New hard skills are required for unskilled labor

Industries such as automotive, manufacturing, logistics, and biomanufacturing are experiencing significant skills gaps as a result of rapid technological advancements. The shelf life of technical skills is getting shorter, with new technologies and processes constantly emerging, requiring continuous adaptation.

Recent research shows that 73% of distribution and 77% of warehousing companies are experiencing labor shortages because of a lack of qualified candidates. Other studies reveal that 83% of manufacturing companies are prioritizing talent retention and hiring, while 45% of executives in the sector are rejecting business deals due to talent scarcity. 

These issues could become more prominent as production methods evolve. The adoption of automation and advanced machinery is accelerating, which in turn requires workers with specialized skill sets.

Furthermore, AI is revolutionizing the way these industries operate, as it becomes more advanced and capable of completing more tasks. This is having an added effect on employee morale and retention.

Surveys indicate that 14% of manufacturing workers are extremely worried about losing their job to AI, and 45% say AI has made some of their skills less valuable.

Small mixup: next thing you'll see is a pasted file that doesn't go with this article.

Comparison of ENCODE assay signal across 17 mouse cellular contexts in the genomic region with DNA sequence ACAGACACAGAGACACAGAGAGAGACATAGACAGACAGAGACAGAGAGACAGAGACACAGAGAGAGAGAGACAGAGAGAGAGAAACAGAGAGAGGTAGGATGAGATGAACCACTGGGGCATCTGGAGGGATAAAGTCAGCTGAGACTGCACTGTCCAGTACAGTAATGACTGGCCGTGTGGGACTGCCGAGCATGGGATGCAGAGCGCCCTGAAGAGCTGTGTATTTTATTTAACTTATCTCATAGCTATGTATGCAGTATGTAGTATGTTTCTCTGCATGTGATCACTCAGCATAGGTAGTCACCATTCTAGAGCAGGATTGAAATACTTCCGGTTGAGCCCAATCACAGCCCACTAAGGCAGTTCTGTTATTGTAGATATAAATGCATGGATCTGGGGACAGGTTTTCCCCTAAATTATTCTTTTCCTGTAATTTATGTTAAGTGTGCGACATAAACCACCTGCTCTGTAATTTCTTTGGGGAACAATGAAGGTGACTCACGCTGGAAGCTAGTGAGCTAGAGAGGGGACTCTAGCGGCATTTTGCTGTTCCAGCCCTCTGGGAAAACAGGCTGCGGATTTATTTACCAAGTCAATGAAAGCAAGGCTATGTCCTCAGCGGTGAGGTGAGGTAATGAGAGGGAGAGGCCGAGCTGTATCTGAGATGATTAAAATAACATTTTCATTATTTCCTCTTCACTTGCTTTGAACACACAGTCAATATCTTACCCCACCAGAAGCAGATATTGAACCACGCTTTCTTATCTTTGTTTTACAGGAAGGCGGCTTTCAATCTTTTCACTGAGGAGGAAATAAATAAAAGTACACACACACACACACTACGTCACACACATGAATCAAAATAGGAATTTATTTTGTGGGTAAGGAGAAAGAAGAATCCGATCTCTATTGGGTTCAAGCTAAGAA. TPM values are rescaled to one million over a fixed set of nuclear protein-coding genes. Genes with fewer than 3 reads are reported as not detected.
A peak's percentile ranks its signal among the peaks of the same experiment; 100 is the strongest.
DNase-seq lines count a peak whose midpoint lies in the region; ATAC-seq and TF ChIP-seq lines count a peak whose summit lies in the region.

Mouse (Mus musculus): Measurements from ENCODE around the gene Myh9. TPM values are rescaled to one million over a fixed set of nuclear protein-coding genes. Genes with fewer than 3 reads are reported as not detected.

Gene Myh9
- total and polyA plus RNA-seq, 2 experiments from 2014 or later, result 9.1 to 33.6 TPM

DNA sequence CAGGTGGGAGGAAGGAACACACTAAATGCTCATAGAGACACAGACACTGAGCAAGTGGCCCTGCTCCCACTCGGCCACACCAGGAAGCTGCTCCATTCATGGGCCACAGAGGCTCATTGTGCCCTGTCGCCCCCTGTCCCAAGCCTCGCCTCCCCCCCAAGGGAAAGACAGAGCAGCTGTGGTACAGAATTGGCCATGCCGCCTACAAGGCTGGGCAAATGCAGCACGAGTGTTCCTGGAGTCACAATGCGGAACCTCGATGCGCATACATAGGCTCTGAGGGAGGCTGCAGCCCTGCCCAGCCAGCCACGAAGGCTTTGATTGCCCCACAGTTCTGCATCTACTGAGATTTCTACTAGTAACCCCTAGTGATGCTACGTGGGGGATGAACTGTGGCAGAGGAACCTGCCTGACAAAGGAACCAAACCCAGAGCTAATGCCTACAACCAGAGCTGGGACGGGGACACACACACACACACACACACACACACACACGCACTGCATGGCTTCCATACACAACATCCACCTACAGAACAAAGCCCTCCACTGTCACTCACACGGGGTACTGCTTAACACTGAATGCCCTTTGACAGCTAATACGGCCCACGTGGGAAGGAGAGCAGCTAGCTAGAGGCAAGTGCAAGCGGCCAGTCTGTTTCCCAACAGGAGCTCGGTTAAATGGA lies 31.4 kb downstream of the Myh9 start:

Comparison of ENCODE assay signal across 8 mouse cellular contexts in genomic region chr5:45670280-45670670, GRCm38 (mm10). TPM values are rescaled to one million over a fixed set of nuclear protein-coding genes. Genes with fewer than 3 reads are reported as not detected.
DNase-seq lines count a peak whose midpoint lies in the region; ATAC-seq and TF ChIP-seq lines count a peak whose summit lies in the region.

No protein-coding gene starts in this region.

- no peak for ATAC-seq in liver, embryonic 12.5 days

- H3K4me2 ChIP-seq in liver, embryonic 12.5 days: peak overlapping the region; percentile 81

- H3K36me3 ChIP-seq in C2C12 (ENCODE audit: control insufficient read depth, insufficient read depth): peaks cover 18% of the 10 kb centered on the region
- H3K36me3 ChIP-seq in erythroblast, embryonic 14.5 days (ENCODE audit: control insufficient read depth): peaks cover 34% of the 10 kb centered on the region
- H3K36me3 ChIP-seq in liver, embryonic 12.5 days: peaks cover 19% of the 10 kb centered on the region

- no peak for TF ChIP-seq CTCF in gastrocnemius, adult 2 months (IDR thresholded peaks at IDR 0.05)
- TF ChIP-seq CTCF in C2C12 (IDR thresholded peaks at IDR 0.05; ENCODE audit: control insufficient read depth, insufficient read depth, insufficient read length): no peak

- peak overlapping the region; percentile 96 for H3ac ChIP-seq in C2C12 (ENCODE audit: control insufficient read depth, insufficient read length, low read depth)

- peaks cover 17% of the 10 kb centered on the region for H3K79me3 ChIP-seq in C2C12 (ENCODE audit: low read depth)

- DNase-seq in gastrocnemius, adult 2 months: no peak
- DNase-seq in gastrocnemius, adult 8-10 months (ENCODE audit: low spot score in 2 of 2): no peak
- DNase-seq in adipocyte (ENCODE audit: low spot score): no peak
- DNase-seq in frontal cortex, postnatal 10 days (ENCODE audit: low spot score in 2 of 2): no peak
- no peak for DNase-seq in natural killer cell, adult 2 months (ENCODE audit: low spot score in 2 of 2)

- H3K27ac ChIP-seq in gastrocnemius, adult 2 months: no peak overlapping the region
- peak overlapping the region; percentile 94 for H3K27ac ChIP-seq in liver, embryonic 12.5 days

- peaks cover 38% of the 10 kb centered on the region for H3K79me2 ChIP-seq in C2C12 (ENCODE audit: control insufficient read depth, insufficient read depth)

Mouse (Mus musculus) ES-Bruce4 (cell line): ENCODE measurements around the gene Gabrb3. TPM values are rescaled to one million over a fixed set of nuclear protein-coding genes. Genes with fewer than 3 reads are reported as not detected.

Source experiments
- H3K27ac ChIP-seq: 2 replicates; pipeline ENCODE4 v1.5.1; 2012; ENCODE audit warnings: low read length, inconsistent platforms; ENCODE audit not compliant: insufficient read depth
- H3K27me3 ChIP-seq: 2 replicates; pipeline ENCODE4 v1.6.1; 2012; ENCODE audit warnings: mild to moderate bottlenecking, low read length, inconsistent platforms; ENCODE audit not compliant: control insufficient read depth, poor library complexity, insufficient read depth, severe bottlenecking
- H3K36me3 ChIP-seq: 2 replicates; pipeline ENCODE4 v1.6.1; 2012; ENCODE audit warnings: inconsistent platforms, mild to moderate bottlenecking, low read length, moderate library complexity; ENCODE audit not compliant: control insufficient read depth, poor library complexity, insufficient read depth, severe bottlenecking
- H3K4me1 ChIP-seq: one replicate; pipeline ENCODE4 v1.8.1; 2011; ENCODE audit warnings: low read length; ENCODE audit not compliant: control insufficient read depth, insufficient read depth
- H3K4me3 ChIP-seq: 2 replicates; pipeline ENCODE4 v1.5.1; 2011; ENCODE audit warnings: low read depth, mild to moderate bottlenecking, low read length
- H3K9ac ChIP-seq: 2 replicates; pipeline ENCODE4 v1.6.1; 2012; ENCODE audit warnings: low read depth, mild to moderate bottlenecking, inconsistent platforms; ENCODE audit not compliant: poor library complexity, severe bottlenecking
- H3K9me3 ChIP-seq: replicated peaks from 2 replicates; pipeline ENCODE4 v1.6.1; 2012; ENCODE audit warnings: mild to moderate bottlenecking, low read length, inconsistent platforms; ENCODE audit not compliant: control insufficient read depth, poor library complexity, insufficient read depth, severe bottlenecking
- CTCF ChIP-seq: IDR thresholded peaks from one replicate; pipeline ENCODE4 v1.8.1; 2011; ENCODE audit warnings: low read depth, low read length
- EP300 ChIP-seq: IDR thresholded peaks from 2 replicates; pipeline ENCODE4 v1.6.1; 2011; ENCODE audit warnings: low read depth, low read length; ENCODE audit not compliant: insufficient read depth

This drastic shift has resulted in an urgent need for higher-level cognitive, technical, and even soft skills for deskless roles. This highlights the importance of addressing the growing skills gap to ensure growth and competitiveness in these sectors.

Aspire Academy can help you tackle the skills gap

To address the widening skills gap, employers must proactively invest in training and development initiatives that help workers acquire the necessary skills for their roles. As technical skills may need to be updated at least every two years, implementing continuous training is the best way to ensure your employees can deliver their best work.

One effective approach is to collaborate with staffing companies like Adecco. We offer specialized training through our Aspire Academy, providing upskilling opportunities in over 8 areas related to manufacturing, logistics, distribution, industrial, and leadership, equipping workers with the knowledge and expertise needed to meet changing industry needs. We’re well aware that 48% of HR professionals are concerned about progressively updating employee skills, and that’s why the Aspire Academy was specifically designed to help Adecco associates stay ahead of the curve with the latest upskilling opportunities. Our programs are highly engaging and effective, perfect for connecting with the 9 out of 10 workers that think continuous training is valuable.

To learn more about how your organization can bridge the skills gap through Adecco’s training programs and expertise in workforce management, contact us today.